If I have a question about tools or process that I'm unable to find out on my own, it seems obvious that sparking a subjective discussion about "one way over another" or "how do YOU store environment variables in a sinatra app?" would be helpful to the community. Especially if noobs and wannabe programmers like myself want advice.

Aside from preventing clutter and flame, what's the point?


2 Answers 2


From what I can tell, the idea is that Stack Overflow is primarily a place to get your questions answered. That's just what it is. Discussion is not what the system is designed for, and subjective questions tend to provoke discussion and argument, as they will almost always have subjective answers. You cannot really, definitively answer such a question, so it doesn't really have a place in the Stack Overflow model.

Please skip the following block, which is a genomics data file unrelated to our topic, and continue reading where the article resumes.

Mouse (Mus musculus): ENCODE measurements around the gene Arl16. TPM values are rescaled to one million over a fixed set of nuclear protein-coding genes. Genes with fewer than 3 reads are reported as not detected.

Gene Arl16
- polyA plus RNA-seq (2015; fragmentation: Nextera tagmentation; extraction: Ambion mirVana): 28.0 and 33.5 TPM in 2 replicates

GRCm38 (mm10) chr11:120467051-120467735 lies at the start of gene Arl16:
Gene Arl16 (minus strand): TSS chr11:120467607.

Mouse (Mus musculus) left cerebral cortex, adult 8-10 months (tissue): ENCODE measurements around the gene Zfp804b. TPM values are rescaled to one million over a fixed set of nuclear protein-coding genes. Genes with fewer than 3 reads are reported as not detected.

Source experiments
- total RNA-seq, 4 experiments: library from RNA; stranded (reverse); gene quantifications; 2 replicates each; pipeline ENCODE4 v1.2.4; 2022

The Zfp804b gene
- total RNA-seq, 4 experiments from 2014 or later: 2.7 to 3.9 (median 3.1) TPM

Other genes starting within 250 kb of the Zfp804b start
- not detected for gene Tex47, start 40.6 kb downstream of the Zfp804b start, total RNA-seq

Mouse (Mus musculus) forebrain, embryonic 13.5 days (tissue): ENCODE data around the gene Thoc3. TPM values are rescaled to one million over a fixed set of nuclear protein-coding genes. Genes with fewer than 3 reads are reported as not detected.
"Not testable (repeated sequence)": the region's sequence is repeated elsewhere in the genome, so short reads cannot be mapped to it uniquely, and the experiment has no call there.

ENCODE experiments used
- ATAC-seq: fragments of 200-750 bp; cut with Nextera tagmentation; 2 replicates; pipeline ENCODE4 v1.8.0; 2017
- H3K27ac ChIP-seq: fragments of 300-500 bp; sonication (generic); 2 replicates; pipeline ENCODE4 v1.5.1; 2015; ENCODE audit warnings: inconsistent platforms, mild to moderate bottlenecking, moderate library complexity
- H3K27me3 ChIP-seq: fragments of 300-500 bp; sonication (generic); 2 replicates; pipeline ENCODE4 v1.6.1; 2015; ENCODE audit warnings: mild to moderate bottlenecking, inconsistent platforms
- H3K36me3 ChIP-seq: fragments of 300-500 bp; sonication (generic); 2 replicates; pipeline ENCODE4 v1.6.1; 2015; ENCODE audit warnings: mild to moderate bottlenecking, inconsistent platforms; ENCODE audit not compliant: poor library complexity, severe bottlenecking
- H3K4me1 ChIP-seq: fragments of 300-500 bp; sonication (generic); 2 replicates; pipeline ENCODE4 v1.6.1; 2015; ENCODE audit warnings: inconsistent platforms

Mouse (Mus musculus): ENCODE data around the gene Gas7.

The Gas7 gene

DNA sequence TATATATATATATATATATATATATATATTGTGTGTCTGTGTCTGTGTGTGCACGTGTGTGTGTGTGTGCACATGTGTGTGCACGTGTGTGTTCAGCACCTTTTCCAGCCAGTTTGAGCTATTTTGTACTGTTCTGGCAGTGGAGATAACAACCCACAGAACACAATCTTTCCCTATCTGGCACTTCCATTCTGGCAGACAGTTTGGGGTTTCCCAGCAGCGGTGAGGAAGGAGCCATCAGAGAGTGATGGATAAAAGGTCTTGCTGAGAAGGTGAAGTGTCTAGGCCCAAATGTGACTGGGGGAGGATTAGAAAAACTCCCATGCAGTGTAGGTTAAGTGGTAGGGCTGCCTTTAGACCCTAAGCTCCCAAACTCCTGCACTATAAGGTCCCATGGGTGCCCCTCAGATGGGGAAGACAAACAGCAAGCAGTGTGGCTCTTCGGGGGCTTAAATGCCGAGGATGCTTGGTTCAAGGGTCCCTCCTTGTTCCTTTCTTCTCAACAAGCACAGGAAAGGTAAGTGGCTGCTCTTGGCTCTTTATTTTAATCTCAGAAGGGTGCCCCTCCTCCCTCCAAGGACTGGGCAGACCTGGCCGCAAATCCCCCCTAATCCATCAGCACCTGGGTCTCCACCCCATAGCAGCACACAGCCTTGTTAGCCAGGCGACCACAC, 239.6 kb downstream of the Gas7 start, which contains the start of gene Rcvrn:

• 2
    I have to disagree. Being subjective does not always mean that discussion, argument, and opinions can not be insightful. Jan 21, 2015 at 22:20
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    @LoneCoder yet, most of the time devolve into one of those.
    – Braiam
    Mar 7, 2017 at 16:25

I'm a little late here, but subjective questions and other questions that would generate a lot of discussion fundamentally aren't a good fit for a Q&A format.

Also keep in mind that Stack Overflow fundamentally tries to aggregate knowledge (i.e. concrete information), not just discussion or people's opinions. While extended discussion of an opinion-based question may be interesting, I'd argue that it's a lot less useful to future readers than fact-based Q&A (especially to people who are trying to solve a specific, concrete programming problems, which is the primary focus of Stack Overflow).

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